Desert Dust, Dust Storms and Climate
Dust storms in three shapes. The whirl. The column. The sheet. In the first the horizon is lost. In the second you are surrounded by 'waltzing Ginns.' The third, the sheet, is 'copper-tinted. Nature seems to be on fire.'
—Michael Ondaatje, The English Patient
Dust storms occur most frequently over deserts and regions of dry soil, where particles of dirt are loosely bound to the surface. Grains of sand lofted into the air by the wind fall back to the ground within a few hours, but smaller particles remain suspended in the air for a week or more and can be swept thousands of kilometers downwind. Dust from the Sahara desert regularly crosses the Atlantic, causing bright red sunrises and sunsets in Miami, traveling as far as the Caribbean and the Amazon basin. Here we describe our understanding of how desert dust alters the Earth's surface temperature.
Airborne dust particles, or dust aerosols, alter the climate by intercepting sunlight intended for the surface. By shading the Earth from the sun's radiation, dust aerosols have the same effect as a rain cloud. The reduction by dust of net radiation at the surface during the months of June through August is shown in Fig. 1. (Net radiation equals the absorbed sunlight minus thermal radiation emitted by the surface back to the atmosphere. At the surface, changes in the net radiation caused by dust are mostly in the solar component.) Because atmospheric dust concentrations are measured at only a few locations, Fig. 1 was created using a computer model that takes into account the global distribution of dry soil, along with the winds that carry the dust away from its source.
Between June and August, the deserts surrounding the Arabian Sea are the dominant source of dust aerosols, which are carried to the northeast towards India and Asia by the Indian monsoon winds, as well as to the west over North Africa by the strong westward flow near the surface. This westward plume is augmented by dust from the Sahara and Sahel regions and can be traced across the Atlantic. In the Southern Hemisphere, the Australian outback is the largest source of dust. The region of reduced surface radiation in Fig. 1 is an indicator of the low-level circulation during the Northern Hemisphere summer.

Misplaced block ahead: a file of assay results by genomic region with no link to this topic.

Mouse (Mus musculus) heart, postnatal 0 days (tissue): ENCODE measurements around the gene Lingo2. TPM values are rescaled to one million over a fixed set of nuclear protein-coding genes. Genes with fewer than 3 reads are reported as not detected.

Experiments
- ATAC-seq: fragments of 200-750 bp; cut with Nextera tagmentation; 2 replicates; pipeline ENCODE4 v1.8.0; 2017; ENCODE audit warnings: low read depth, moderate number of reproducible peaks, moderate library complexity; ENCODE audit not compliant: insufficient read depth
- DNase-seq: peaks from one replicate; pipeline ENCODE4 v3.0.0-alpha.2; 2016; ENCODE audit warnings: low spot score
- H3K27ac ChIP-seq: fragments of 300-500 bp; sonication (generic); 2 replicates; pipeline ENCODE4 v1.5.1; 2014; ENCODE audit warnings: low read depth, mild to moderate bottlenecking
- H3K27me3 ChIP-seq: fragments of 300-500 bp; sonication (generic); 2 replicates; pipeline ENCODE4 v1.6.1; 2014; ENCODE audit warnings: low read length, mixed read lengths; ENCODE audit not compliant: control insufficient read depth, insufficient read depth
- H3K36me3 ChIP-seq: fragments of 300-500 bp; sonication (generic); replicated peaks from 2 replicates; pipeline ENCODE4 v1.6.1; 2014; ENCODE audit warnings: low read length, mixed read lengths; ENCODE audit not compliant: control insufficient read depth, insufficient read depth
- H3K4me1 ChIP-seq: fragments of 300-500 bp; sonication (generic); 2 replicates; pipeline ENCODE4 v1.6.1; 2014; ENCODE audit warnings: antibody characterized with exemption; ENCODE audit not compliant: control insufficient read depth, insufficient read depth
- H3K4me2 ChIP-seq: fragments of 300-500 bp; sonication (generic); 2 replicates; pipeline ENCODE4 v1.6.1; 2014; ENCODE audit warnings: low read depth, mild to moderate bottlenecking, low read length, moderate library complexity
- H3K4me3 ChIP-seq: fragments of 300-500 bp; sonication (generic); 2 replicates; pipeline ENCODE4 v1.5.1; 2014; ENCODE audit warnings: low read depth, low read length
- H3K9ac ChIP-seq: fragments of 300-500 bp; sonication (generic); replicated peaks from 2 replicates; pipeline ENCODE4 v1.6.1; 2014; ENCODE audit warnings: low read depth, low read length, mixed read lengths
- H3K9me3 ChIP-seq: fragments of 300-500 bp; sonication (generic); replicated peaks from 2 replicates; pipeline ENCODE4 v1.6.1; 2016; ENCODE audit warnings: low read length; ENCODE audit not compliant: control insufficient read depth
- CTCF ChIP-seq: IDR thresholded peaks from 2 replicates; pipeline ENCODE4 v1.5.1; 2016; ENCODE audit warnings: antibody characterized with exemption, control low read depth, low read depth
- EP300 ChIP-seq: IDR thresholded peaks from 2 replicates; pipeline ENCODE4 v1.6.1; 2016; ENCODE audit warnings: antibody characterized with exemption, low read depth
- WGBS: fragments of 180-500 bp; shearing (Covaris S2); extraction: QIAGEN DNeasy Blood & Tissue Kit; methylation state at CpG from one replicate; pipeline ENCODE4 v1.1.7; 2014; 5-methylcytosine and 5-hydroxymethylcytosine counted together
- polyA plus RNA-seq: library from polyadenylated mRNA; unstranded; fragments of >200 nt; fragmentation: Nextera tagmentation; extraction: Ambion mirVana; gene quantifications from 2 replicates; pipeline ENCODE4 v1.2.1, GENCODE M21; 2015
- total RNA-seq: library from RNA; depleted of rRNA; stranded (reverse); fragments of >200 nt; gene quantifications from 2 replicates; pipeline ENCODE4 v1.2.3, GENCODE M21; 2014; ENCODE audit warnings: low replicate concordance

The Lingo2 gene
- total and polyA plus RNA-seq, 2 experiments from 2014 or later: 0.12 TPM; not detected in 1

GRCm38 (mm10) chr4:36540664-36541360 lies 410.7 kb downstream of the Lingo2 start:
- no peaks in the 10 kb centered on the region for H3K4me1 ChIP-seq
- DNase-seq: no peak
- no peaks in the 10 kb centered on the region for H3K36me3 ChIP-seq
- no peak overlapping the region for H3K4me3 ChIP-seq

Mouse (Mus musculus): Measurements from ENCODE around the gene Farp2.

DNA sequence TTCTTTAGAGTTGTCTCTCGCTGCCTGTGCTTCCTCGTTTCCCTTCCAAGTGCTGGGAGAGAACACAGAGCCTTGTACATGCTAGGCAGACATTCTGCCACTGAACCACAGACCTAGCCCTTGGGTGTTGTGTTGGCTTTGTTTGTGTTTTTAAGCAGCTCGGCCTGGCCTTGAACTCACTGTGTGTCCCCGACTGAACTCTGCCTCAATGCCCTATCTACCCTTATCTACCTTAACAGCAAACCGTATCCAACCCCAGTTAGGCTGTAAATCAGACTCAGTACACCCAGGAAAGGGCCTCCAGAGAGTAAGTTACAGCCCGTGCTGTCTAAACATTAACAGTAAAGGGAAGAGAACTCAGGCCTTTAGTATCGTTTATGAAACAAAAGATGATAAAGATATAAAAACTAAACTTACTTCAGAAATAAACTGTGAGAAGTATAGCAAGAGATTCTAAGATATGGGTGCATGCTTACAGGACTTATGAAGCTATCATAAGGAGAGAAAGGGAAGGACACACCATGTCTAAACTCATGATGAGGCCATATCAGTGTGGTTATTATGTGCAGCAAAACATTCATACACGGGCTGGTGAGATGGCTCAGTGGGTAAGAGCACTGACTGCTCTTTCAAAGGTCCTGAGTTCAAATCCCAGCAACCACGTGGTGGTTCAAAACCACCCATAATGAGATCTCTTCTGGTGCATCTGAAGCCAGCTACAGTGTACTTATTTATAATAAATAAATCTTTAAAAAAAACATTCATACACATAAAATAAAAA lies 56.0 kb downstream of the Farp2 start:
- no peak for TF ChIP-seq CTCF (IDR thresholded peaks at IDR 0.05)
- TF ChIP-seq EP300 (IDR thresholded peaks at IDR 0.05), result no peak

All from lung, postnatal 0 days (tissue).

While solar radiation is reduced beneath the dust cloud, the absorption of sunlight by dust particles heats the cloud itself. The dust cloud therefore displaces heating from the Earth's surface into the atmosphere. In this way, dust aerosols differ from the sulfate aerosols lofted into the stratosphere following the eruption of Mount Pinatubo. The latter reflect sunlight back into space, thus reducing the amount of radiative heating both within the atmosphere and at the surface.
The displacement of solar heating away from the surface by dust aerosols alters the Earth's climate. The average change in surface temperature during June through August resulting from dust aerosols is shown in Fig. 2. This change is calculated by comparing two versions of the NASA Goddard Institute for Space Studies computer climate model, one including the effect of dust aerosols and the other omitting that effect. Fig. 2 shows that beneath the dust cloud, temperatures at the surface are typically reduced by 1°C. This is similar to the effect of a rain cloud passing overhead, which can cause a drop in temperature in response to the diminished sunlight. However, in some regions, the atmosphere adjusts to this cooling by bringing heat from surrounding warmer regions, returning the temperature to its original value. This occurs over the Arabian Sea, where the temperature remains unchanged under the dust cloud, despite the large reduction in surface radiation (Fig. 1).